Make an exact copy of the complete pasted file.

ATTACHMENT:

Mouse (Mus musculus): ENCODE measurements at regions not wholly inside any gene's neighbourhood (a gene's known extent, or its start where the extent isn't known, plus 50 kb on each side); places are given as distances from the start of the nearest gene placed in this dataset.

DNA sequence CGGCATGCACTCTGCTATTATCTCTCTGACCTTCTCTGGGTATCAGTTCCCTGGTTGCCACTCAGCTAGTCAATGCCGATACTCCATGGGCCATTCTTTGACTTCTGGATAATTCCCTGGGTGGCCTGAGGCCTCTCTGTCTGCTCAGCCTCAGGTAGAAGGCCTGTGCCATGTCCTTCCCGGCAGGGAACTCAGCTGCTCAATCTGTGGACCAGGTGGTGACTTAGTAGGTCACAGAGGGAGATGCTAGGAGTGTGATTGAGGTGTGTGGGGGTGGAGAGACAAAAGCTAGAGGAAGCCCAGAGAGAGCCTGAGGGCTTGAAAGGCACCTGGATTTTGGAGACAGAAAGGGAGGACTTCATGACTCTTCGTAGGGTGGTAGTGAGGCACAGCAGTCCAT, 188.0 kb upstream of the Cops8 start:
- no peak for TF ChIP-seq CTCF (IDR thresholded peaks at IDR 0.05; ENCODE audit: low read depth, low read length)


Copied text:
Mouse (Mus musculus): ENCODE measurements at regions not wholly inside any gene's neighbourhood (a gene's known extent, or its start where the extent isn't known, plus 50 kb on each side); places are given as distances from the start of the nearest gene placed in this dataset.

DNA sequence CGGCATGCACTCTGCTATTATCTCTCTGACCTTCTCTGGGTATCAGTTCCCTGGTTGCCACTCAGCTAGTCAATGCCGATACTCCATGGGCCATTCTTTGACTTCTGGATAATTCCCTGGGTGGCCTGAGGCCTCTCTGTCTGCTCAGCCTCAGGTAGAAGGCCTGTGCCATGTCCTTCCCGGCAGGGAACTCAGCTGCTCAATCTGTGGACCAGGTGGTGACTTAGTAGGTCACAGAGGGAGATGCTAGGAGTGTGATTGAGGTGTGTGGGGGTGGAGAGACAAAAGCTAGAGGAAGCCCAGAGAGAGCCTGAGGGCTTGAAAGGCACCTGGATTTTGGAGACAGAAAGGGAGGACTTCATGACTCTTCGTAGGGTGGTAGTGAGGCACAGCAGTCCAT, 188.0 kb upstream of the Cops8 start:
- no peak for TF ChIP-seq CTCF (IDR thresholded peaks at IDR 0.05; ENCODE audit: low read depth, low read length)